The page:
Unless you’ve been hiding under a rock, eight of the best 16 teams are duking it out for the opportunity to win a NBA Championship. The Houston Rockets, however, were not invited to participate in such affairs. They instead won the honors of being crowned the league’s worst team, donning a 20-62 record.
Rockets fans around the world are watching the NBA postseason manifesting the scene of “Spongebob Squarepants” episode where Squidward is looking outside his window from a dark depressing bedroom as Patrick Star and Spongebob frolic with the joy of attempting to catch jellyfish.
As disheartening as it sounds, it’s not a big deal. We all know there can only be one champion. The other 15 teams will all end up in the same position, the only difference is that they’ll be given a participation scratch off sticker in the form of narratives.
Despite the conflicted feelings of rebuilding, Rockets enthusiasts can honestly admit the end of the James Harden era is weirdly a breath of fresh air. No longer do you have to care about the stress of coming up short, nor do you have to deal with the anecdotes from the loud voices from the basketball world, instead fans get to join in and mock other teams instead.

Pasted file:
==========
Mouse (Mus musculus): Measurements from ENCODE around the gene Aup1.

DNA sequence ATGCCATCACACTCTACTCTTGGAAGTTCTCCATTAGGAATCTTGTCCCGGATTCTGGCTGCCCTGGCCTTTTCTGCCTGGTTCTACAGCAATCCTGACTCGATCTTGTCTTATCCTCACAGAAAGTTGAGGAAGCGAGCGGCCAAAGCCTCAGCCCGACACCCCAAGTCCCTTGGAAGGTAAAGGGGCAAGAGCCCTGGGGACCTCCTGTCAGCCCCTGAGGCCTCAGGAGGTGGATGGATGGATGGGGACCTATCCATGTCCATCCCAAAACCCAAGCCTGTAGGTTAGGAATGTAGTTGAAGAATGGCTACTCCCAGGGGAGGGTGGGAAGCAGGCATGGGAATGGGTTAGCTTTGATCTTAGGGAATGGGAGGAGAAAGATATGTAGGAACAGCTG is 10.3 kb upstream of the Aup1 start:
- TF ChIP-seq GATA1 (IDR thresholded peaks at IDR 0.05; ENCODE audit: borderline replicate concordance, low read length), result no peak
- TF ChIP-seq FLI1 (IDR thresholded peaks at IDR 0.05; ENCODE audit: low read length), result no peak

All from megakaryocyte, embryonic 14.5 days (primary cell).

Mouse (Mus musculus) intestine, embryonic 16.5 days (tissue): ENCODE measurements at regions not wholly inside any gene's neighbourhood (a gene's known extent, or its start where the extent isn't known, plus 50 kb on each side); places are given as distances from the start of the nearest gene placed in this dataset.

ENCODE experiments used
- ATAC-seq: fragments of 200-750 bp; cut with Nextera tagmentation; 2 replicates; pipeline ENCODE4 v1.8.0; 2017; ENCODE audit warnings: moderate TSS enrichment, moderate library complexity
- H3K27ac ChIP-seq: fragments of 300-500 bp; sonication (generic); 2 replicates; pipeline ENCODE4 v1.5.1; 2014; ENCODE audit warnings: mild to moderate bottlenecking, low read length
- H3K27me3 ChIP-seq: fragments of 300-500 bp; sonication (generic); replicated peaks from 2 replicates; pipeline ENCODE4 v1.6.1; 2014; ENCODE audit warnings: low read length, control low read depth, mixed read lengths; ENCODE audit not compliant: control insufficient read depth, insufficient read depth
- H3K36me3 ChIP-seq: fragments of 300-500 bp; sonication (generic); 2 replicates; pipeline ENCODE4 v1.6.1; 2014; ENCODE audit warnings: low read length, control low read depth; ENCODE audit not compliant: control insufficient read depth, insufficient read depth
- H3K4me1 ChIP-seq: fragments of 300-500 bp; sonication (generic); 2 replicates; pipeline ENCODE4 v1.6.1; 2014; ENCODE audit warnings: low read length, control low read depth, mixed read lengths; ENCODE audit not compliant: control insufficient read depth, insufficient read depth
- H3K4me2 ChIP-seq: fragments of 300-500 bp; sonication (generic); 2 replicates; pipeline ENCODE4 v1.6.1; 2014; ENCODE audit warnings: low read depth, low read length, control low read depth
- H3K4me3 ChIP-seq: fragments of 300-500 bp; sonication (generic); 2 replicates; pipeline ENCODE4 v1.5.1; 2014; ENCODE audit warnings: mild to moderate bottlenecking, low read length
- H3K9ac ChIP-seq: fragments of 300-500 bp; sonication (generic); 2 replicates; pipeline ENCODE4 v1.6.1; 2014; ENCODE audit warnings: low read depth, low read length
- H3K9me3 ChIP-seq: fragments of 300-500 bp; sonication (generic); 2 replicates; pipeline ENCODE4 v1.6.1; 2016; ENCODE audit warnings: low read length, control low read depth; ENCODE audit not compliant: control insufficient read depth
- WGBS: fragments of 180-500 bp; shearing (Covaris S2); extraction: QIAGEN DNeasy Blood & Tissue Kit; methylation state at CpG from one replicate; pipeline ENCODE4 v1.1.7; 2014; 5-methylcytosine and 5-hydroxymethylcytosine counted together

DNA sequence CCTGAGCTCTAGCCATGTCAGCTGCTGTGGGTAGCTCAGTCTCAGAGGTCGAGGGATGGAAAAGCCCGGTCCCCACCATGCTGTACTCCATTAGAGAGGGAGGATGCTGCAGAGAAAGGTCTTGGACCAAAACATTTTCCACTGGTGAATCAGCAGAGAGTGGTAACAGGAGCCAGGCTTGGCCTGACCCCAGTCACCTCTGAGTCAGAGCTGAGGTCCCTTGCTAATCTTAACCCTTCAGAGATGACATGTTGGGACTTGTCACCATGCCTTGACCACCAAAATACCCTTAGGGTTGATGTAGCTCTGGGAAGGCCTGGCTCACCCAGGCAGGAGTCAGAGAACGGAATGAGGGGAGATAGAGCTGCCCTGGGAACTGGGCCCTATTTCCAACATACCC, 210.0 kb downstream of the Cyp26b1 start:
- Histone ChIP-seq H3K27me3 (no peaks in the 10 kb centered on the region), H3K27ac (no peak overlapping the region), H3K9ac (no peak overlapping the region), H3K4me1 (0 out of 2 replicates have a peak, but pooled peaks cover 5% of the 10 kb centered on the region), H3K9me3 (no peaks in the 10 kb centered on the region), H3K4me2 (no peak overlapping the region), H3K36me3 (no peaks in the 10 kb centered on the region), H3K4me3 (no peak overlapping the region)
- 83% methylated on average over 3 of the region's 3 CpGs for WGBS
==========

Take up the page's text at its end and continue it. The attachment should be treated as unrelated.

In all seriousness, the fanbase knows that if you’re not ready to field a championship team, you have to build a team to do so, and that takes time. This past season wasn’t a winning one, but it still lays the foundation of what to expect in the future. With that being said, let’s look back at the performances of our favorite losers.
Before we get started, here’s the rules. Players will be evaluated by A-F grading scale, Also I will not be conducting assessment on every player on the roster. Nineteen players played for Houston this season. Lord knows you don’t want me to talk about every single player who suited up for this team. If I did, we’ll be here all day. In order to be fair, players must have played a minimum of 42 games for the Rockets. Let’s begin!